Ninekirks is the local name for St Ninian’s church, Brougham, Cumbria. Dedicated to Saint Ninian, it was formerly the Anglican parish church for Brougham, a parish which is now combined with Clifton, a neighbouring village. It is preserved as a redundant church for its architectural interest, and presents a mainly seventeenth-century appearance. It has been known as Ninekirks since at least 1583 (Bouch, 1950).

The building is Grade 1 listed. It is one of very few churches to be built during the Commonwealth of England and has been altered very little. (Three other churches of this age are: Church of the Holy Trinity, Berwick-on-Tweed; St Matthias Old Church, London Borough of Tower Hamlets; and Staunton Harold, Leicestershire.)

The Romans built a fort at Brougham called Brocavum, situated near the confluence of the River Eamont and the River Eden. The Ninekirks site has been continuously occupied since at least Roman times (Simpson, 1958). Roman occupation of the site is demonstrated by the Ninekirks Hoard of barbarous radiate coins (Casey, 1978). As a Christian site, the area was associated with St. Ninian from a very early date (Lees, 1879) but “not everyone is convinced entirely by the arguments of Canon Bouch and others for Ninian” (Jones, 1973). There are caves nearby on the north bank of the Eamont at a site called Isis Parlis and possible evidence of occupation of these is used to support arguments in favour of early hermit use.
The centre of population moved near Brougham Hall sometime between 1230 and 1284 (Bouch, 1950). The Hall had a chapel from the 14th century, and the church fell into disuse. In 1659 the church was reconstructed by Lady Anne Clifford, the then owner of Brougham Castle (Clifford, 2003), the work being completed the following year.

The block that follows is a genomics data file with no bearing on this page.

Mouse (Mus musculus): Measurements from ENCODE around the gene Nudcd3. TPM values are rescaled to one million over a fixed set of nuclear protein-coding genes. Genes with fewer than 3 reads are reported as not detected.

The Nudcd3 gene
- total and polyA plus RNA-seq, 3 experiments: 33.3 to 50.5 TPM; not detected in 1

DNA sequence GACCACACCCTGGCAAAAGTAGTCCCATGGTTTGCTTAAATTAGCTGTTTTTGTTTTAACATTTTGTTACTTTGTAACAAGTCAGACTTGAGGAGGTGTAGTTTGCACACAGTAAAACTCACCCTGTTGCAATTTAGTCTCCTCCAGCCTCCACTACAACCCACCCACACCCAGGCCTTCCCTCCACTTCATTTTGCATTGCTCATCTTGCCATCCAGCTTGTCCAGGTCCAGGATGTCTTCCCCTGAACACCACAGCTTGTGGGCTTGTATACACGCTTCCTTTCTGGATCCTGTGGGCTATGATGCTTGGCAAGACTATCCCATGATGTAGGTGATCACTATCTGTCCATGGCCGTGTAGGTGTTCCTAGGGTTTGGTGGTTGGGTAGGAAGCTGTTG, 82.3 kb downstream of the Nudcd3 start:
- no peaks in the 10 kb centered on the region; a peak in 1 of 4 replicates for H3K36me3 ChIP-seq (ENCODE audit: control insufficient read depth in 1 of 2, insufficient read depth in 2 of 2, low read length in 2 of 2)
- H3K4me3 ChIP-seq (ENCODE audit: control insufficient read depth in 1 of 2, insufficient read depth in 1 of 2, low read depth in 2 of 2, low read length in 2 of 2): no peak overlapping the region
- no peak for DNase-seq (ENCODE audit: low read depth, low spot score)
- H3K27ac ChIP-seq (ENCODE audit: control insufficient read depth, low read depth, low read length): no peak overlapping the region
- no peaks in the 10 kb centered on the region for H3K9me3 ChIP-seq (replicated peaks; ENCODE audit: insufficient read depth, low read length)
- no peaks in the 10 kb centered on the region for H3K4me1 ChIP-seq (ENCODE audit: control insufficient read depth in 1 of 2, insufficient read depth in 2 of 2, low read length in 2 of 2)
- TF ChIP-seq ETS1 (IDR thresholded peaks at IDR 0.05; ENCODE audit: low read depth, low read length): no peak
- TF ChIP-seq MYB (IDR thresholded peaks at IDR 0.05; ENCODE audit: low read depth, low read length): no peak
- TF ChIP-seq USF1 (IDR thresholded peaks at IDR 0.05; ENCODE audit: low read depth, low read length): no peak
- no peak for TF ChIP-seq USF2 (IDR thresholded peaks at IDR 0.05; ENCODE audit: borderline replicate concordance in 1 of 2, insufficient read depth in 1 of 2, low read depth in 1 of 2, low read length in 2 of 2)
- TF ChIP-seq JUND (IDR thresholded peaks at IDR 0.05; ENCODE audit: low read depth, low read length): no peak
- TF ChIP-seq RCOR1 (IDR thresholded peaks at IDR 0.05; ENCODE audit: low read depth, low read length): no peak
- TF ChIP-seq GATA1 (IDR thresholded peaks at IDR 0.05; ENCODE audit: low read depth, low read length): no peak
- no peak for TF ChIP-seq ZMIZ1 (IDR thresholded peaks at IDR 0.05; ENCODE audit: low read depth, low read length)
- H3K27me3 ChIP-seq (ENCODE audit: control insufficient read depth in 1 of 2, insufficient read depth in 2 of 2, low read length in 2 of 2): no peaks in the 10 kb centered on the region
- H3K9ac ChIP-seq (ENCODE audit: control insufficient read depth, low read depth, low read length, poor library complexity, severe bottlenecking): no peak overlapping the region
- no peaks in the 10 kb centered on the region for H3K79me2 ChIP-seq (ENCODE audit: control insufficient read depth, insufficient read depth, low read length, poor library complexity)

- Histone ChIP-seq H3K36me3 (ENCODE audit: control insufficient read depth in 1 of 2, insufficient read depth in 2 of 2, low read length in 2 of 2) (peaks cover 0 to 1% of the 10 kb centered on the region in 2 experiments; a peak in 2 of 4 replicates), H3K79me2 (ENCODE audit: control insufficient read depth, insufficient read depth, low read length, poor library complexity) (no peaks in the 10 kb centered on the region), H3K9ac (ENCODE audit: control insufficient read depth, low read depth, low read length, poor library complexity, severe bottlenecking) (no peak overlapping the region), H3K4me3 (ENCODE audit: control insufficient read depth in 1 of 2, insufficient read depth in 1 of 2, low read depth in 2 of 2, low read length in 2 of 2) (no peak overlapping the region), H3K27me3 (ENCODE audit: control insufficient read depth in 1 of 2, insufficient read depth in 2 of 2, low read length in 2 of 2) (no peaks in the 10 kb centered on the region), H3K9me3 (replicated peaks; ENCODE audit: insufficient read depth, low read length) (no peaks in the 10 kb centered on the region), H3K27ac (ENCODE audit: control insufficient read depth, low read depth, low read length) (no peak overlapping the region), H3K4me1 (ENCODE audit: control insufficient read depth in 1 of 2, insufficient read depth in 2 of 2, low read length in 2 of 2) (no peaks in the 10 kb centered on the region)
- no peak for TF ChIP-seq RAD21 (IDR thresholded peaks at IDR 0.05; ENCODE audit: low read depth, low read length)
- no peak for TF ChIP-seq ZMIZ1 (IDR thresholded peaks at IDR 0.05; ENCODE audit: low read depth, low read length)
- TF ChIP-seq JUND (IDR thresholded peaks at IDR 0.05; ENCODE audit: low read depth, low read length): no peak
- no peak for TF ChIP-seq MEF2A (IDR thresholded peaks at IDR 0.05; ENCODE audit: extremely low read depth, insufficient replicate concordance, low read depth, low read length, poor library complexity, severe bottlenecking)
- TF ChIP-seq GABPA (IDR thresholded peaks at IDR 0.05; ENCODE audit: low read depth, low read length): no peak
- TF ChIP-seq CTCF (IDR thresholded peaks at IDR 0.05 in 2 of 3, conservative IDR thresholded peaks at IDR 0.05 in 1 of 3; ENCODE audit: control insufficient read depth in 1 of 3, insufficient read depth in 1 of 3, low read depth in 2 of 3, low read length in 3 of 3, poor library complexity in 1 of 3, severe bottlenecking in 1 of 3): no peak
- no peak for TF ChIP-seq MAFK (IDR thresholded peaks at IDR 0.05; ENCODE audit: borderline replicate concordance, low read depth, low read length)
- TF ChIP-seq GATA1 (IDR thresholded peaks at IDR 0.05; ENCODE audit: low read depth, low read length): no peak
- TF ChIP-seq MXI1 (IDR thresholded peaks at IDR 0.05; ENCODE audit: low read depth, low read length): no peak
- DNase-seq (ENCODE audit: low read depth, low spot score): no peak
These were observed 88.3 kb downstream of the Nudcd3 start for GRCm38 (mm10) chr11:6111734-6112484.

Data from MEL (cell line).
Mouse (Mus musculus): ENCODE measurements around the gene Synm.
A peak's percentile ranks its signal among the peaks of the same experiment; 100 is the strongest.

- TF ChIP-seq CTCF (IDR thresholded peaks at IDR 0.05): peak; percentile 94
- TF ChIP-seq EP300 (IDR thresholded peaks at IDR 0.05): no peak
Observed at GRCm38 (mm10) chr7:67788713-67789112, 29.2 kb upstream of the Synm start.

Ninekirks tended to be used when the chapel at Brougham Hall was unavailable. For example, from 1764 until the 1840s Ninekirks was used for weddings because Brougham Chapel was in need of repair work. Ninekirks was itself repaired in the 1840s. The porch was added in 1841 (RCHM, 1936) and tombs within the church were excavated in 1846 when the church was being repaired. According to Brougham (1847) these included those of Udard (or Odard) de Broham (died c.1185) and Gilbert de Broham (died c.1230). Despite the repair work, the church was poorly maintained when George Shaw visited in 1847 (Shaw, 1848).
The church had a brief golden age in the early 1950s when the Rector was Canon Bouch. His publications in the Transactions of the Cumberland and Westmorland Antiquarian and Archaeological Society (1947, 1950 and 1955 (twice)) demonstrate his interest. It was made redundant in 1977 (Herald, 1976) and is now in the care of the Churches Conservation Trust.


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